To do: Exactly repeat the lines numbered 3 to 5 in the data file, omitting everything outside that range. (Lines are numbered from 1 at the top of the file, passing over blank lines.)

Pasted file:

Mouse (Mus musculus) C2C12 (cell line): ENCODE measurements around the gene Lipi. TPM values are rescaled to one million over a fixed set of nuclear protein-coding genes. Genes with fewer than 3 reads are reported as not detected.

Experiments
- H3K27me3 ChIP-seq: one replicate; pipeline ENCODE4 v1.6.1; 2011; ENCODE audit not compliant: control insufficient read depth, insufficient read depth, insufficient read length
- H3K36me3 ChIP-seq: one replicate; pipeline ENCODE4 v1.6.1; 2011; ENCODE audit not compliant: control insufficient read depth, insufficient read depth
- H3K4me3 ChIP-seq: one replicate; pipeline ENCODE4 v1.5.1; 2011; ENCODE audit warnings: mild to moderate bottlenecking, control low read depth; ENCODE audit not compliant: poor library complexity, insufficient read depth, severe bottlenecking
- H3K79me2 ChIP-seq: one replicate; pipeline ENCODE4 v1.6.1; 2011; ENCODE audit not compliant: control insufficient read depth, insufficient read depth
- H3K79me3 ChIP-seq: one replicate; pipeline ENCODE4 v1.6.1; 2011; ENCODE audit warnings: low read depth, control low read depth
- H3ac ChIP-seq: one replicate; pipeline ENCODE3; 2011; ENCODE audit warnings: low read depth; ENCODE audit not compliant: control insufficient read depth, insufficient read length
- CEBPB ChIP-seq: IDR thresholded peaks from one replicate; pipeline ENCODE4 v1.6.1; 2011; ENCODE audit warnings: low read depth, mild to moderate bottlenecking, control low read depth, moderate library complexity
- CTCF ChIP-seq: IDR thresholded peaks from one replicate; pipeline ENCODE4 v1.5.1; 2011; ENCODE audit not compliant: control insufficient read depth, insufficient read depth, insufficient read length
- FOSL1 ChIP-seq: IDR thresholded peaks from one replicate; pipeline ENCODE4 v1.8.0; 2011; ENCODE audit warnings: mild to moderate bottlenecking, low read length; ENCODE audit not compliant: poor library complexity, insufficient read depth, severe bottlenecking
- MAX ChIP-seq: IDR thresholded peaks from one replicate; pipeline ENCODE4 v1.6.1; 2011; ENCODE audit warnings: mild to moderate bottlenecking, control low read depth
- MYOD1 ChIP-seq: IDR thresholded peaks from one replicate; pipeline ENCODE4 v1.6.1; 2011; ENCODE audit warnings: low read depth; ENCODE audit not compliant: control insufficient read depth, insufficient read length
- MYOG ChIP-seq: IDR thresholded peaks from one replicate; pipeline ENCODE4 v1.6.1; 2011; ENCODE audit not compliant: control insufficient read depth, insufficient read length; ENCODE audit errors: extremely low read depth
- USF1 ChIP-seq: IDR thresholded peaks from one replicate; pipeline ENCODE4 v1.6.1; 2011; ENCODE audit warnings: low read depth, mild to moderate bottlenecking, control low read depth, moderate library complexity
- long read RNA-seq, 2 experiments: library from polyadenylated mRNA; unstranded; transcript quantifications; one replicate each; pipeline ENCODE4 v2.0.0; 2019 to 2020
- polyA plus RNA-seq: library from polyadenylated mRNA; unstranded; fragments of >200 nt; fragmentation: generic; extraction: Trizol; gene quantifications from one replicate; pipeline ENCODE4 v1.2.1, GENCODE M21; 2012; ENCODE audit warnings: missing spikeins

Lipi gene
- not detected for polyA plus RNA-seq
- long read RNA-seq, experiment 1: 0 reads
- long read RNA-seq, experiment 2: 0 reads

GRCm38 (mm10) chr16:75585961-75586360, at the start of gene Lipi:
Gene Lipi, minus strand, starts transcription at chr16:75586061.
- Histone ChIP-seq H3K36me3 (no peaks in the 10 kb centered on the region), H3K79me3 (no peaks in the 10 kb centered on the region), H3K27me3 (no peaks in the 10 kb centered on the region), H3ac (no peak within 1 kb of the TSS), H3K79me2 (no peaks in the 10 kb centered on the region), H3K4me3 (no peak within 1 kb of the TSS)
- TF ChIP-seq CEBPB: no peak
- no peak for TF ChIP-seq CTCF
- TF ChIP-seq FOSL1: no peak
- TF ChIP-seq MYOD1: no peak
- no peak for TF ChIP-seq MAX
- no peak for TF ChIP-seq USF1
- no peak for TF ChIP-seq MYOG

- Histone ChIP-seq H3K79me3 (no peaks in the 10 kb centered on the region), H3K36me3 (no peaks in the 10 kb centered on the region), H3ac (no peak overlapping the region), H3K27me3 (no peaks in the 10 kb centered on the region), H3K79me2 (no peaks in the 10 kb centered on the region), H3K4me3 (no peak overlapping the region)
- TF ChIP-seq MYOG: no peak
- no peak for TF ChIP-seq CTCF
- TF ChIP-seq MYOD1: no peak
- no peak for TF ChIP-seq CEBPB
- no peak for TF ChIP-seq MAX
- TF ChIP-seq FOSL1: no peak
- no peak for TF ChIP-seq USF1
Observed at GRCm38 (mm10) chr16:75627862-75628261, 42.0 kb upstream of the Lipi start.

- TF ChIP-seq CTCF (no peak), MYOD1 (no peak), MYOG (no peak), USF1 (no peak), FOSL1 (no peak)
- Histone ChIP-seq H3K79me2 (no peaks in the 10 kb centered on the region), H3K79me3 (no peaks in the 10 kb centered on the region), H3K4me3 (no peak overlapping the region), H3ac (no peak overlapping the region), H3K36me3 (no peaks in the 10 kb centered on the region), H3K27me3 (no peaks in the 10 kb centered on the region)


- H3K27me3 ChIP-seq: one replicate; pipeline ENCODE4 v1.6.1; 2011; ENCODE audit not compliant: control insufficient read depth, insufficient read depth, insufficient read length
- H3K36me3 ChIP-seq: one replicate; pipeline ENCODE4 v1.6.1; 2011; ENCODE audit not compliant: control insufficient read depth, insufficient read depth
- H3K4me3 ChIP-seq: one replicate; pipeline ENCODE4 v1.5.1; 2011; ENCODE audit warnings: mild to moderate bottlenecking, control low read depth; ENCODE audit not compliant: poor library complexity, insufficient read depth, severe bottlenecking